An interview with Prof. Amanda Shantz, MBA Director
A mini-blog series, by Daniel Cade
Way back in the day, I used to work for the University of St.Gallen MBA. I left on good terms and am still friends with a handful of team members that remain; whose steadfastness and passion I salute. I also keep up to date with the programme via social media as I’m genuinely interested in knowing what goes into training the business leaders of tomorrow.
So, when one of those bright souls at the MBA recently came up with the idea to invite me in to peek behind the scenes and provide my impressions of what’s gone into building the new Full-Time MBA curriculum, I naturally jumped at the opportunity…
My first port of call on this adventure was a chat with Prof. Amanda Shantz, the new MBA Director. I’d not met Amanda before the call, but she had me at, “I love that I can live here in St. Gallen and in 5-10 minutes I'm up in the fields and listening to the cowbells and enjoying the farm life!”
Amanda is very driven to create something extraordinary at the St. Gallen MBA. Traditional exams will be out of the window, learning will be more experiential and active, and every assessment will be “CV-able”. Hold on, what?
“We won’t be asking the students to sit and memorise a whole bunch of information and then regurgitate it on exam day,” Amanda explained. The classic MBA stuff will still be in there – “the bread and butter,” as she puts it – plus a whole lot more, and it’ll be assessed in a way that will help develop CVs: a new web app, for example, a video, or reflective paper that helps students think about their own leadership style. “It will be an MBA that is built for professional success from the bottom up,” she elaborated.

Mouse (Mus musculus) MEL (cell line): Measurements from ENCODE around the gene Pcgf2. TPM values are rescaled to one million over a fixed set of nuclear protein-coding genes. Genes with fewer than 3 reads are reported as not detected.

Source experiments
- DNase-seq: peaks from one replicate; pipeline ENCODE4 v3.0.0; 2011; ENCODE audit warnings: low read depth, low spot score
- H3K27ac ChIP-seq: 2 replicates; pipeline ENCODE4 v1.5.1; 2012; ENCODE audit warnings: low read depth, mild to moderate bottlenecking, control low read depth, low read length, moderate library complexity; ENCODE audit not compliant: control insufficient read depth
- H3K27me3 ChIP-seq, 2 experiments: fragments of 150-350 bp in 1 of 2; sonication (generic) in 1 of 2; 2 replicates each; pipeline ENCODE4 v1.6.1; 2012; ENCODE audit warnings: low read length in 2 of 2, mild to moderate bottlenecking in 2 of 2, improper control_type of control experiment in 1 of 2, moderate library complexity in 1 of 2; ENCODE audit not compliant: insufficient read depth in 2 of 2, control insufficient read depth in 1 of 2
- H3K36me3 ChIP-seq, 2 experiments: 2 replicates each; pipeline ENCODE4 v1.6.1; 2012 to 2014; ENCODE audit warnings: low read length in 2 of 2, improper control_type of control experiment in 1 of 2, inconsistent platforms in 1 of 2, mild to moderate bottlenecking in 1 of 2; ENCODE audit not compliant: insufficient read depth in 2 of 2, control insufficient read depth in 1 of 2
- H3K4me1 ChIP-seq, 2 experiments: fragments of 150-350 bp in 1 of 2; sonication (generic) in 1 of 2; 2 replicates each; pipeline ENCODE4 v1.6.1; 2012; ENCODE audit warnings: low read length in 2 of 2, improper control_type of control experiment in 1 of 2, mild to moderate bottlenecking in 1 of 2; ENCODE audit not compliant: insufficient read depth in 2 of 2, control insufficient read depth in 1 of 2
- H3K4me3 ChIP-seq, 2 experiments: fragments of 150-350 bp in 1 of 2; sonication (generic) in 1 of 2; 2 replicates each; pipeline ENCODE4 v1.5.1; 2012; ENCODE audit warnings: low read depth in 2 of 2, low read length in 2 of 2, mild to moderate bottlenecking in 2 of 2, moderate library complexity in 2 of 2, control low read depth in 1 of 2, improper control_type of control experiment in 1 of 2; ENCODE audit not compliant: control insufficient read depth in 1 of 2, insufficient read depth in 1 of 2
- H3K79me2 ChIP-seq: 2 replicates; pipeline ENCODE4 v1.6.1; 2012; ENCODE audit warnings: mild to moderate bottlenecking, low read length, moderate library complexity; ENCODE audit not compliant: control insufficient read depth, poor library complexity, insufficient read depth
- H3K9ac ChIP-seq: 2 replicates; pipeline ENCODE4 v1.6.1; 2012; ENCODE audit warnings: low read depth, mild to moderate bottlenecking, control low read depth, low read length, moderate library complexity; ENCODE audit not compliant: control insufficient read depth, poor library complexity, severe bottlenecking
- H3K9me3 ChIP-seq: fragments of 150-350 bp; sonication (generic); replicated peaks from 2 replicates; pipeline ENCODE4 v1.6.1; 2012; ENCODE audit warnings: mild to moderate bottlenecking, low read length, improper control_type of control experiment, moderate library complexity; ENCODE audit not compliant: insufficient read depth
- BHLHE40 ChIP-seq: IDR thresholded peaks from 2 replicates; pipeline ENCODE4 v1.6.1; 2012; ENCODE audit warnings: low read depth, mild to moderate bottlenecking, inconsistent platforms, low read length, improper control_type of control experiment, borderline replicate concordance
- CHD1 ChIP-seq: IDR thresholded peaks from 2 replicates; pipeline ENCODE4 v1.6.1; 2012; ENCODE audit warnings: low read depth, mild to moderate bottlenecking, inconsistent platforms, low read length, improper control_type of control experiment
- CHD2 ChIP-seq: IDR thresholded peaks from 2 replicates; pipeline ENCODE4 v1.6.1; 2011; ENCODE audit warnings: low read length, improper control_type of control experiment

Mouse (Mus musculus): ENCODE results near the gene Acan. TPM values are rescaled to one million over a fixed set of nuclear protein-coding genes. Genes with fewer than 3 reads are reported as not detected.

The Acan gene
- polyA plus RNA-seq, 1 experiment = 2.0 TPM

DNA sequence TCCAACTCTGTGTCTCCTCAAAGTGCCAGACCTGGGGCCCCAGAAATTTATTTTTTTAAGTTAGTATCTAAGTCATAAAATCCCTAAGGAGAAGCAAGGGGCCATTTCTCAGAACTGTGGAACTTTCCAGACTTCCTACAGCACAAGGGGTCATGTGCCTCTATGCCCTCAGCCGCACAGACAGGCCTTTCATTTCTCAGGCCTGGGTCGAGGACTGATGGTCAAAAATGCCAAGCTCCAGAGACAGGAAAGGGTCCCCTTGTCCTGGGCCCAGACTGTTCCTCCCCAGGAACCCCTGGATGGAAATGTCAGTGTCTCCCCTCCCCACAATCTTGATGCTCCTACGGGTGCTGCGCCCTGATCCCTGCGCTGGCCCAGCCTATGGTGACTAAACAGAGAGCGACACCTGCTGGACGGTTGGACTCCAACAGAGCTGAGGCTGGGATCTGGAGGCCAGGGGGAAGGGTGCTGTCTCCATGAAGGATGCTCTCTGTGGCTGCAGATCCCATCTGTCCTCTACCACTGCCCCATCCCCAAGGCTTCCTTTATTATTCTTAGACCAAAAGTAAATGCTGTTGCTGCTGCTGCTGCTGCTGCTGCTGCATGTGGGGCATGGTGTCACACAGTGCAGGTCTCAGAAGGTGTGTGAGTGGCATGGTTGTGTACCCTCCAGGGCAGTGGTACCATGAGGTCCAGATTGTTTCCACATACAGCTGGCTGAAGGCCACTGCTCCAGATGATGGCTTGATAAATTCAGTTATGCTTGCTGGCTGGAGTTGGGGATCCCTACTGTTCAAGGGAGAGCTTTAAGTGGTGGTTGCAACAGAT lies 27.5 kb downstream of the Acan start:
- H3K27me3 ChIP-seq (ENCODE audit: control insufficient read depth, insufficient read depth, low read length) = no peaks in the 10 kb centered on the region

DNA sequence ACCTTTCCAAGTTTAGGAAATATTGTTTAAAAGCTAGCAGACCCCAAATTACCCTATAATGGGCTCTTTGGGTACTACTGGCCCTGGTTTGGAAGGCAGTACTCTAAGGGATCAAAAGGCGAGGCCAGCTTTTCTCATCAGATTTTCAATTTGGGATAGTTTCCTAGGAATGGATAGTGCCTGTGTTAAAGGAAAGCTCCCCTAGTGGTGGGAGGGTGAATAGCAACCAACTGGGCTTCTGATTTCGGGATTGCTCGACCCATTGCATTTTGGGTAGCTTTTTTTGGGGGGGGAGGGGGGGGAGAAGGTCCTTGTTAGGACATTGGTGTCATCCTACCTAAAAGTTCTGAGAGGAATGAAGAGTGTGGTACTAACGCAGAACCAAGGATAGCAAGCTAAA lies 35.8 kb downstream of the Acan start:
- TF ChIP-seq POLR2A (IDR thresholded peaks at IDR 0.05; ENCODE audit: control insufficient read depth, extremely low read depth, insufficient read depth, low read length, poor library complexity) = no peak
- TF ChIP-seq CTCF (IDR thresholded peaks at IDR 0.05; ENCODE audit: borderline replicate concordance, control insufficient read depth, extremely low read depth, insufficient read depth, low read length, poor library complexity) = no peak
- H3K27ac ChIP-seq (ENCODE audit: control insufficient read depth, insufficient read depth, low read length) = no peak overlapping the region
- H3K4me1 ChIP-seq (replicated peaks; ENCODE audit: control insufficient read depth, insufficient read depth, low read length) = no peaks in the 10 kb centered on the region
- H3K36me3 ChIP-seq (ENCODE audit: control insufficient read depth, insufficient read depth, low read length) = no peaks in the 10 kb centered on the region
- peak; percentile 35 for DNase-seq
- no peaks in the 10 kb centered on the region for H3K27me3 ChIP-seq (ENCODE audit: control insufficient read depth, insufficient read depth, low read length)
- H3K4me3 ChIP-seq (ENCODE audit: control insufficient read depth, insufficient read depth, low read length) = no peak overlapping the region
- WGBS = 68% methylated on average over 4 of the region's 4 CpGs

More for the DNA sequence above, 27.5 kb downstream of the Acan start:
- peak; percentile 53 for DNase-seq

Amanda sees MBA programmes as having the responsibility to be one step ahead of business. To anticipate the future. And the future that Amanda and her team is planning for is one in which business must be part of the solution to global challenges. “Upon graduation, MBAs need to be equipped to navigate in turbulent waters – once-a-century events are becoming once-a-year events”, she rationalised. I couldn’t agree more.
And how will the success of the new curriculum be measured? It only feels right to leave Amanda with the last word: “There is no end to this. Every year, I want to listen and make improvements here. I want to be able to explain to the current class what we have planned for next year’s class, and every year I want to hear the words, “I should have waited!”